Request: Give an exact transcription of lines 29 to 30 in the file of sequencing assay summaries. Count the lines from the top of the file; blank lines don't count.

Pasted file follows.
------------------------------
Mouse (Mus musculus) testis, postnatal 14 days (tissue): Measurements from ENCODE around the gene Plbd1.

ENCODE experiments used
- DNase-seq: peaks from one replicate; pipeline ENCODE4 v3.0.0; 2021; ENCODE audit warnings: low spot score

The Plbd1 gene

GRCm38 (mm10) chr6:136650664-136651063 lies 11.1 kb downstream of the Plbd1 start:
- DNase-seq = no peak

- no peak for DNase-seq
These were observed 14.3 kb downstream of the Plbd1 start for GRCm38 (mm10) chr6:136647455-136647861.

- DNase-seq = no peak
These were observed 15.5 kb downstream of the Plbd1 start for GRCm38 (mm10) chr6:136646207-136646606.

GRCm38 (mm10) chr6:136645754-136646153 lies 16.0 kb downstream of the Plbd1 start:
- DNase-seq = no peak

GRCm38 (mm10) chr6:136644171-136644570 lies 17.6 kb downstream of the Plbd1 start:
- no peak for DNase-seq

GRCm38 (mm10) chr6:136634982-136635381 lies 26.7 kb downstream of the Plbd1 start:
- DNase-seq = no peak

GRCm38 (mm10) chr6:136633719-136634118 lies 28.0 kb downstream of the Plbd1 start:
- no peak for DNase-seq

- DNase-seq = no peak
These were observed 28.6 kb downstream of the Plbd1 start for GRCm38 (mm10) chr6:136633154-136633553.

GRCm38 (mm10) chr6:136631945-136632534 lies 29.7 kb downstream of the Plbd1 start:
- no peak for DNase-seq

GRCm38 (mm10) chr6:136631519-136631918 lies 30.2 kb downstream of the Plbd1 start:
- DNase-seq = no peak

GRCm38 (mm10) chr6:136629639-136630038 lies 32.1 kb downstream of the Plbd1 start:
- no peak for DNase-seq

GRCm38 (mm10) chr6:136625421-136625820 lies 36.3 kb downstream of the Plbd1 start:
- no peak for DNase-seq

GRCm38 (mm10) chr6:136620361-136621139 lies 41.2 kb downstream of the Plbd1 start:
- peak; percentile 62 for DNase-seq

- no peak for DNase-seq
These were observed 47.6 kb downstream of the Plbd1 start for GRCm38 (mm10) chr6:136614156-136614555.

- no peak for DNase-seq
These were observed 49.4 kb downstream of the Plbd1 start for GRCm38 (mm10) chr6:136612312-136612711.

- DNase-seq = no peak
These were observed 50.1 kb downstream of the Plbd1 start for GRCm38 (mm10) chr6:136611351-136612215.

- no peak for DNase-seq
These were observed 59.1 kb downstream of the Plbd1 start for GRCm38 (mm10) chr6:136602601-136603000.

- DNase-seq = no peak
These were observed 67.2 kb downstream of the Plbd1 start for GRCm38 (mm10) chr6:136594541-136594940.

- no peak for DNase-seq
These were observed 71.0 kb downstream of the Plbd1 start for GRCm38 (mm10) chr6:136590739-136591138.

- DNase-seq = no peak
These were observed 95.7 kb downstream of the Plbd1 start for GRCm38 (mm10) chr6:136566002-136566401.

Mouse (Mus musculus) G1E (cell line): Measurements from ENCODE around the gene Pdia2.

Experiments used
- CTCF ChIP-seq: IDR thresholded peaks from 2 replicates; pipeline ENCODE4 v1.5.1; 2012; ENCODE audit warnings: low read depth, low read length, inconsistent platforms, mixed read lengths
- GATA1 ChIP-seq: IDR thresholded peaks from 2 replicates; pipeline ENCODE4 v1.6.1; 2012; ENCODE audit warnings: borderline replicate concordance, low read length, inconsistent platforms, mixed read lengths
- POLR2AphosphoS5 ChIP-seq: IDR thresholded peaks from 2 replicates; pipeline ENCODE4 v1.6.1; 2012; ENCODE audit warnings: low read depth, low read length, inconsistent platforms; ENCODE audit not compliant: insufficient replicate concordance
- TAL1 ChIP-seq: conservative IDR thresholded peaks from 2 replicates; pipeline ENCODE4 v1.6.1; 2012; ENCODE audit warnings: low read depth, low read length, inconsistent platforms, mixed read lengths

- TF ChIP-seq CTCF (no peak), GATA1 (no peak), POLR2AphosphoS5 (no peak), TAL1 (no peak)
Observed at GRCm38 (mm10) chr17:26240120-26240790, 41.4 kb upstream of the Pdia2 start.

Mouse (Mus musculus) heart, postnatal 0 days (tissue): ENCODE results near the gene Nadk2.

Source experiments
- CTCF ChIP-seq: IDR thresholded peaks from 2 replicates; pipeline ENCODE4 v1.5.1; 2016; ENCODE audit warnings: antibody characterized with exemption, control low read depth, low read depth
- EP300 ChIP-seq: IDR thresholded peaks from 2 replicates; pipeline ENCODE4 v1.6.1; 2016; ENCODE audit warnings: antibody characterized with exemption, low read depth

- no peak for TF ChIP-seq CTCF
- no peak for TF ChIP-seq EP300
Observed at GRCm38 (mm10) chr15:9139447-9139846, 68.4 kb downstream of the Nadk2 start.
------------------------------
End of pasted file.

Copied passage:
GRCm38 (mm10) chr6:136620361-136621139 lies 41.2 kb downstream of the Plbd1 start:
- peak; percentile 62 for DNase-seq